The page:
The weddings mentioned above are in 1832. At that time poverty was widespread in Ireland. I know nothing about your family in Kildare, but about 50% of the population in Clare, Limerick and Tipperary lived in the worst class of housing, a one-roomed cabin. The majority of the rest of the population was not much better. The French sociologist, Gustave de Beaumont visited Ireland in 1835 and wrote:
"I have seen the Indian in his forests, and the Negro in his chains, and thought, as I contemplated their pitiable condition, that I saw the very extreme of human wretchedness; but I did not then know the condition of unfortunate Ireland...In all countries, more or less, paupers may be discovered; but an entire nation of paupers is what was never seen until it was shown in Ireland."

The likelihood they wore ‘morning dress to an agricultural wedding is absurd. They wore their best clothing, probably a frieze coat & trousers for the groom and a cotton shift dress for the bride. For the majority of the population clothing was homespun or made up locally. Examination of the 25” maps shows the very high incidence of fulling mills throughout the country.

Morning dress as envisaged above had yet to be developed in 1832 and even was uncommon at that time in London. It developed out of the clothing a gentleman wore for his morning ride – the ‘tails’ allowed the coat to fall correctly when seated in a saddle and the cutaway or horizontal cut of the front of the coat did not ‘bunch’ on the front of the saddle. It was a replacement for the frock coat, the latter becoming known as a ‘Prince Albert’ (a different meaning back then!) as it was popularised by the Royal Consort. Also, correctly they are called morning and dinner coats; jackets are worn by waiters.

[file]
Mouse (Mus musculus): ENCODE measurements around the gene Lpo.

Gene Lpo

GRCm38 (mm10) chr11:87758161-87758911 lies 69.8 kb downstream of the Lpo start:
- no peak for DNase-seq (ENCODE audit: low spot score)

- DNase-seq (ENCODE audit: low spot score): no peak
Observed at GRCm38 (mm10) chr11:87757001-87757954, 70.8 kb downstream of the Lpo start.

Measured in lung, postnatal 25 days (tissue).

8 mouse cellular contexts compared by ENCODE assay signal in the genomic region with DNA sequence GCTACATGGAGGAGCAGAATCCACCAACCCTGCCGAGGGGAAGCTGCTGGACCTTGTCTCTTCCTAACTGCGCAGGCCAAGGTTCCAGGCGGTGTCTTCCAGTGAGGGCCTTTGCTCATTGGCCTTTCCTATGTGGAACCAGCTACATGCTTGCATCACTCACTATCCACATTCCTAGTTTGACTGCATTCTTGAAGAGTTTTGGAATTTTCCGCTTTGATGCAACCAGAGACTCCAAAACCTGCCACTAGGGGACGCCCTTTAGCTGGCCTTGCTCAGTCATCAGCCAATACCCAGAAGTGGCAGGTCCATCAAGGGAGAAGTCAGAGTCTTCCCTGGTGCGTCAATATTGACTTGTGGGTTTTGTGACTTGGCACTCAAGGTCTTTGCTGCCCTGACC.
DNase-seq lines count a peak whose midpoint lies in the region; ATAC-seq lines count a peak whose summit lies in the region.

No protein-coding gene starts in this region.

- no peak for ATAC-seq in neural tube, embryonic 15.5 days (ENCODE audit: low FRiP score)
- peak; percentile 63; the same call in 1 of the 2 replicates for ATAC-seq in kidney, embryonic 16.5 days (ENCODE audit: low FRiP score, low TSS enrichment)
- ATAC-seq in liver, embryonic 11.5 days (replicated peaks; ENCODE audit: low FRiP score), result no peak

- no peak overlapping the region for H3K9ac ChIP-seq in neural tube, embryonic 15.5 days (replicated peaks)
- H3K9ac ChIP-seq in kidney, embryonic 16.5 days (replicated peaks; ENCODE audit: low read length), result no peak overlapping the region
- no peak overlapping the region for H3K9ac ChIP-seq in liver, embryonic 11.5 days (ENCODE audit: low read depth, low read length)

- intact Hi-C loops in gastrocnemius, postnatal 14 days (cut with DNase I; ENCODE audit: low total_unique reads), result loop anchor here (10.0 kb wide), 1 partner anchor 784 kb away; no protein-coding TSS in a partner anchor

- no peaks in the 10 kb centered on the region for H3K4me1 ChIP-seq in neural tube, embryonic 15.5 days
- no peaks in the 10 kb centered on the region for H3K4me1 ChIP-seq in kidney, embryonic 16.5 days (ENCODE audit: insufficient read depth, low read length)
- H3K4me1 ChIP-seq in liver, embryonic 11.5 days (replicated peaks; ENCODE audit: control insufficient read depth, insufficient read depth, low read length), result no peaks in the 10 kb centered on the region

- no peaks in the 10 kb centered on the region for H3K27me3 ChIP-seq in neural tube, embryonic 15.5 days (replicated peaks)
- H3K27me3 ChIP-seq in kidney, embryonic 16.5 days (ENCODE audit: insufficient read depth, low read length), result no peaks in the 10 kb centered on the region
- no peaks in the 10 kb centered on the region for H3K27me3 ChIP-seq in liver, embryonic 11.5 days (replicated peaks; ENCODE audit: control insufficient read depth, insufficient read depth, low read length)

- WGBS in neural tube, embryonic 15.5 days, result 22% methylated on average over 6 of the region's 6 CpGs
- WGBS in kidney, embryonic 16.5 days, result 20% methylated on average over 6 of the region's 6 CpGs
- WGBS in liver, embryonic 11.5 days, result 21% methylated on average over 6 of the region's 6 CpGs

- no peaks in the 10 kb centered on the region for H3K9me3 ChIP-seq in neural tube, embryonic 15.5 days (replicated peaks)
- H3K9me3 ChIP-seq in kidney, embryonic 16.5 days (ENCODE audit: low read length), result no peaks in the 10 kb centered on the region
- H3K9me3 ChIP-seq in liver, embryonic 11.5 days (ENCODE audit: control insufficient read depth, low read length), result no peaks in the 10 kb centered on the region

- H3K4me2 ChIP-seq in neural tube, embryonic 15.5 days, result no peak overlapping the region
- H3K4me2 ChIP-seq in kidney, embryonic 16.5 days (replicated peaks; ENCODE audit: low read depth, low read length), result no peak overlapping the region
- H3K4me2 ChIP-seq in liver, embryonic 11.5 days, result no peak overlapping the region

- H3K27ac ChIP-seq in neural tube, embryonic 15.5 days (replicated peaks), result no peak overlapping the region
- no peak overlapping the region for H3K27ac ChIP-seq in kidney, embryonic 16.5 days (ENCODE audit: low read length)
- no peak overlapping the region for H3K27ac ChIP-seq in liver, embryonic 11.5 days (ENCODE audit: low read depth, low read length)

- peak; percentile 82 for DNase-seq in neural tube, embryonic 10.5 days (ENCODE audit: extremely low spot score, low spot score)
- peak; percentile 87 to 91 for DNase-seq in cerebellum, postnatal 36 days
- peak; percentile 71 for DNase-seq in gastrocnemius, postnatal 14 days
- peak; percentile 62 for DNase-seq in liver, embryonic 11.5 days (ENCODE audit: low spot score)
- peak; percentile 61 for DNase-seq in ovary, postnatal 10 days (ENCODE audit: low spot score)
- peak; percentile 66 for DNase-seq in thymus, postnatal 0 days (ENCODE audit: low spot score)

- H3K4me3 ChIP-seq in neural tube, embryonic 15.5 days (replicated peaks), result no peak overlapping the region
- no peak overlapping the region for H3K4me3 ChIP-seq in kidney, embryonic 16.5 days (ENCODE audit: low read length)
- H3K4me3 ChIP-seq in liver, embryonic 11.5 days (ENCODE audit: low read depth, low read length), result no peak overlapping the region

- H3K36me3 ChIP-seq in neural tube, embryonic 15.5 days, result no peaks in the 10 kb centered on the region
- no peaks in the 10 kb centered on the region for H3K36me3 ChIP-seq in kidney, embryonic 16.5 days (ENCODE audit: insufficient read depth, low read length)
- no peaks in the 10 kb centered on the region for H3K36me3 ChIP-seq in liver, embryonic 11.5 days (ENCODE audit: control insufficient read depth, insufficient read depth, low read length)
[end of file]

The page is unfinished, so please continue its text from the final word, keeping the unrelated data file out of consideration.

Even by the late 1800’s nobody – other than senior nobility / aristocracy / landed gentry / senior officials and very few pretentious idiots – wore morning attire to a wedding. In the Edwardian era it grew into fashion for highly ceremonial occasions (the sartorial link with morning coat / riding and the Royal Enclosure at Ascot is apparent). In a case of aping social betters and social climbing it became associated with 'formal' weddings. Most people (usually brides) who stipulate ‘black tie’ usually have no notion of what is involved and neither do the men forced to wear them. Nor do they even know about the inference of the ink colour on the invitations. Morning suits should not be worn after 7 p.m. and if I’ve been forced to attend such a rudeword wedding and forced to wear black tie I gleefully ask those of the bridal party wearing morning suits ‘When are you going to change??’

PS Don’t get me started on half-drunk idiots wearing kilts who aspire to tell me about their ‘family tartan’.
PPS a tuxedo is an American item of clothing and the term should be left on that side of the pond.
PPS Rant over
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12-03-2018, 00:23   #60
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Having searched many parish records and not seen much of interest, this struck me as being doubly remarkable, as they happened on successive days. I noticed the Leonard & McNamara entry first, which made me wonder how common it was to emigrate the same day as being married. Hectic social calender!

Balyna is an area of North Kildare, so presumably an early marriage ceremony and then straight off to Dublin for the emigrant ship. Leaving the families and friends to mark the marriage and their permanent departure, behind them.

What kind of scale would a wedding have been in those times? Families and closest friends only, or would the whole village have gathered together for a wedding feast, each contributing to the food?

27/04/1832 Patt Byrne and Anne Cormack by dispensation X going out to America

28/04/1832 Mick Leonard to Anne McNamara Barns? Dispensed on account of their going to America that day Wit. Hugh & George McNamara
Regarding "Mick Leonard to Anne McNamara Barns?", any chance 'Barns' should actually read 'Banns'?